American-Pacific Spaces

 Java's volcanoes have shaped global climate for millennia, but this year it's the island's extreme fire season that portends drastic effects, a new geopolitical era.

In Call Me Ishmael, Charles Olson coins the term "Pacific man" to express the American push to the West. Olson talks of American space, or SPACE as he writes it, and all the economic and social tensions it entails, as encapsulated in Herman Melville's whaling ship. Some "ride" this space, he notes, while others "dig in".

Meridel Rubenstein, a photographer based in Santa Fe, who teaches in Singapore while working to reclaim marshes in Iraq, is one who rides. Her photos of Indonesian volcanoes link global conditions to an American tradition of landscape documentation that extends back to nineteenth-century geological surveys, incorporating along the way the "local" as envisioned by  Georgia O'Keeffe and Alfred Stieglitz. O'Keeffe and Stieglitz, like Olson himself, seem to both "ride" and "dig in."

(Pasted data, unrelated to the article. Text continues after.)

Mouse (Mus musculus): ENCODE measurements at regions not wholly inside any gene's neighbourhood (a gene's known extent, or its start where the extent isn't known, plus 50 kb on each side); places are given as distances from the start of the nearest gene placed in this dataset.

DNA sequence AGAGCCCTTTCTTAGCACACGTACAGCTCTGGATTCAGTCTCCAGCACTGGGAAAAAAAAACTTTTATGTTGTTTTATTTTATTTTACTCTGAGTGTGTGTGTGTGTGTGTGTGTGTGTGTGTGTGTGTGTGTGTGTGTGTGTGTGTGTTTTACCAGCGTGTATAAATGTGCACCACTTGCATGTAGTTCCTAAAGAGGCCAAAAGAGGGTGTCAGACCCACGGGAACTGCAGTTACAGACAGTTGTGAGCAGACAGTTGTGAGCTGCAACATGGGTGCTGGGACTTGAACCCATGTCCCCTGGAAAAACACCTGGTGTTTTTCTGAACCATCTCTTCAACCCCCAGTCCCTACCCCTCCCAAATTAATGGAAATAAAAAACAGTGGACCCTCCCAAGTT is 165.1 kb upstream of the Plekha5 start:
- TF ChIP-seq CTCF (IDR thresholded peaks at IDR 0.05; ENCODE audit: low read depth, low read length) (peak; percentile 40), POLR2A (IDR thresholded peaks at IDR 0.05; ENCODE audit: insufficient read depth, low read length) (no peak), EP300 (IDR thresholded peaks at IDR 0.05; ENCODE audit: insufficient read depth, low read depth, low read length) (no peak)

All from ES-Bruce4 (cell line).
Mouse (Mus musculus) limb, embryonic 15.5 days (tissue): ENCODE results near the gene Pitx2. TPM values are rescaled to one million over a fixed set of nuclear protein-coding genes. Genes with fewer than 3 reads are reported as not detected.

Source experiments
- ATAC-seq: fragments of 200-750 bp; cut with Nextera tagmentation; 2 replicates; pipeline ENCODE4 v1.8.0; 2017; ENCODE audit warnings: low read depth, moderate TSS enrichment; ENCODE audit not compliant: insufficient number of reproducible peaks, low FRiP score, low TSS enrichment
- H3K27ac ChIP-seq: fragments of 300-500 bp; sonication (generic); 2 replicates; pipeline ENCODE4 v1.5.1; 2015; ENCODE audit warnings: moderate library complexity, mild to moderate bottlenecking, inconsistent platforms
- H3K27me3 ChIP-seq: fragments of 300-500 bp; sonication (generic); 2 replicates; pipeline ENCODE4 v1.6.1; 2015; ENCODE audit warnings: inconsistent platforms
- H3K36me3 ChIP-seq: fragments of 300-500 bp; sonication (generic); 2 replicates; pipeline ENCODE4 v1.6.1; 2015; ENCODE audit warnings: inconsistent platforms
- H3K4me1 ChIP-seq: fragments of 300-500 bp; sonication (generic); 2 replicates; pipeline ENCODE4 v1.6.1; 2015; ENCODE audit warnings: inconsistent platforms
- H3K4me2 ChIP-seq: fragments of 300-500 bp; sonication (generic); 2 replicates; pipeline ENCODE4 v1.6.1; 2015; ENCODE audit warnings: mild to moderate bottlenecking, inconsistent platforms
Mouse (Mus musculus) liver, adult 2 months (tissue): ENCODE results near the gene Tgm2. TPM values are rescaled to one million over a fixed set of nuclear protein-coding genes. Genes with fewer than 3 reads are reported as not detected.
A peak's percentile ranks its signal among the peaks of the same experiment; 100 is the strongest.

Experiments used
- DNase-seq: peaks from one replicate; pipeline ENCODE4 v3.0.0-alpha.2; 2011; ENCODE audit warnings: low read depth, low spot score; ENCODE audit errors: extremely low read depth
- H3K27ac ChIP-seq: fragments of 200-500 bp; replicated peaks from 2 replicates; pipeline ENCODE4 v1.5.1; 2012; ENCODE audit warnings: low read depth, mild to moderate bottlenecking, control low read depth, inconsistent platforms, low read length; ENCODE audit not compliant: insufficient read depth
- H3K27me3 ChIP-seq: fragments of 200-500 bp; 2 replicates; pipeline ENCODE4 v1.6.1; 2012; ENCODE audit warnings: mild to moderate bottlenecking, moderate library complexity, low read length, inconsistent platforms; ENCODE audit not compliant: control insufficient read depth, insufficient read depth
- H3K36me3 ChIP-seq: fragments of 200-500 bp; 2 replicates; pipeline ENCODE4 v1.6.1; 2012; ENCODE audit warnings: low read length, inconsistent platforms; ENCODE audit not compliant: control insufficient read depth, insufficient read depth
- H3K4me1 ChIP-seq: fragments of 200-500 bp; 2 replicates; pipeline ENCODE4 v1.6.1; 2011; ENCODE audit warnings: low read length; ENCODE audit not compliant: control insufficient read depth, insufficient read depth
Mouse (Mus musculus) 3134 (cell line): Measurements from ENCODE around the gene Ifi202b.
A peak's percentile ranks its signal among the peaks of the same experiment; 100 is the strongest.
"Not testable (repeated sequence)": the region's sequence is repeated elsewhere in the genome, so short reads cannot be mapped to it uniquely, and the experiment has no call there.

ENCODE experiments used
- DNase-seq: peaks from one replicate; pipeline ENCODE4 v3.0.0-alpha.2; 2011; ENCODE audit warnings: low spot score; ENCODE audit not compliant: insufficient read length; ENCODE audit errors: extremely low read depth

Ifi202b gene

Like them, Rubenstein endows her photo documentation with an urgent sense of mission. She engages physically with her subjects, from printing on aluminum or on paper made from tree bark,  to managing water resources on the Euphrates. Rubenstein wrestles with the ideological energy of American space - aiming to harness its expansive impulse to a global vision of spirituality. There's both white and black magic in the mirror-like surfaces of her prints.

Stieglitz inspired artists to define America and themselves by immersion in the "local", appealing to an innocent embrace of the New World and its promise of fresh vision through the new medium of photography. But the "local", which Rubenstein extends to her work in Iraq, demands a grounding in the troubled history of the land, as writers like Olson and William Carlos Williams understood.

Olson observes that, for Melville, the root of our ambitions lies not in democracy but in the will to overwhelm nature. For him, the White Whale is more accurate than Whitman's Leaves of Grass -  "Because it is America, all her space, the malice, the root."

 Meridel Rubenstein,  Mt. Toba Volcanic Ash, 74,000 years old, found in Malaysia,  2010, archival pigment on aluminum

Meridel Rubenstein, Mt. Toba Volcanic Ash, 74,000 years old, found in Malaysia, 2010, archival pigment on aluminum